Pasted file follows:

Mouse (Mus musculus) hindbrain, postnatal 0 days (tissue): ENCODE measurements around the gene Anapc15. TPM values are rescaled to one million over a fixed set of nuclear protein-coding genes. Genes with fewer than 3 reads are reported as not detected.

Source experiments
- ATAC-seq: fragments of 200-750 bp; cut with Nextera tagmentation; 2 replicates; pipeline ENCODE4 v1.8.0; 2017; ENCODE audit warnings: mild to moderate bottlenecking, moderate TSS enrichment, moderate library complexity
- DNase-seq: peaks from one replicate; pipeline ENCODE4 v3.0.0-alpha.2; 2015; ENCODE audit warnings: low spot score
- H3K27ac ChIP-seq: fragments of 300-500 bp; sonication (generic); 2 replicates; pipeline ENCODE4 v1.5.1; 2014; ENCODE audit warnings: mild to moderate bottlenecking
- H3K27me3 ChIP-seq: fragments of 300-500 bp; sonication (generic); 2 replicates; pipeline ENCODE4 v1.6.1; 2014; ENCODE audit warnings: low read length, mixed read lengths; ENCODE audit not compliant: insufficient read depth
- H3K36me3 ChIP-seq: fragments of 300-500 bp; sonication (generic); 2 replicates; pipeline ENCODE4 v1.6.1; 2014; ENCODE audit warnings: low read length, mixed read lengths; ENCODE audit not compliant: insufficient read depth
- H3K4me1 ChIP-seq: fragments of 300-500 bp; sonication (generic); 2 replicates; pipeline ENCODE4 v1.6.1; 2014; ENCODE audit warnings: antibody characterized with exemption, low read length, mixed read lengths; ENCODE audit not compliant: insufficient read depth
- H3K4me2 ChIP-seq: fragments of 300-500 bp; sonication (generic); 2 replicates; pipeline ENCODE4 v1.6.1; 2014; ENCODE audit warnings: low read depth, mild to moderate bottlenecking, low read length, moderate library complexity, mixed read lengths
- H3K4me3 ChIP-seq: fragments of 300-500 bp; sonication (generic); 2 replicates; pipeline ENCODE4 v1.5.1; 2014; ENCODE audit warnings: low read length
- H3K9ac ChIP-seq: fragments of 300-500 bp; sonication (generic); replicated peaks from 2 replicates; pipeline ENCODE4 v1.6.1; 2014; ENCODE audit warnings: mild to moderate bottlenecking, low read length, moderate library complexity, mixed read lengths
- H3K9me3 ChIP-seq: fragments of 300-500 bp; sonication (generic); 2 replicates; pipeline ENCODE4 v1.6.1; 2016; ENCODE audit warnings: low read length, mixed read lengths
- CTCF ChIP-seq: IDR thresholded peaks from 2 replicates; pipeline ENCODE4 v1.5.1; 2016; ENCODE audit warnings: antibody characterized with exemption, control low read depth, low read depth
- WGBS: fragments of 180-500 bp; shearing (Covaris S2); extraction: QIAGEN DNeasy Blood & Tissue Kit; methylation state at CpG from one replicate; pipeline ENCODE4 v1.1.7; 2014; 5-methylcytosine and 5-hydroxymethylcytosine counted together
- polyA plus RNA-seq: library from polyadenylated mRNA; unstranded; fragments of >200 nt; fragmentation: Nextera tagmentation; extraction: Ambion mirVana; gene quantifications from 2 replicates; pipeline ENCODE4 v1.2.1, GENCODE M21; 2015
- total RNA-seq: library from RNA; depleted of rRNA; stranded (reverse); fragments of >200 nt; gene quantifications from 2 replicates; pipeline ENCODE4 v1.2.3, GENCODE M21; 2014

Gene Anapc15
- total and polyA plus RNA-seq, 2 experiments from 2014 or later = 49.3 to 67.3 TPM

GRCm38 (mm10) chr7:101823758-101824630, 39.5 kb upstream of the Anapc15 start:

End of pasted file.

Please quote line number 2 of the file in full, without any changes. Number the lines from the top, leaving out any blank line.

Source experiments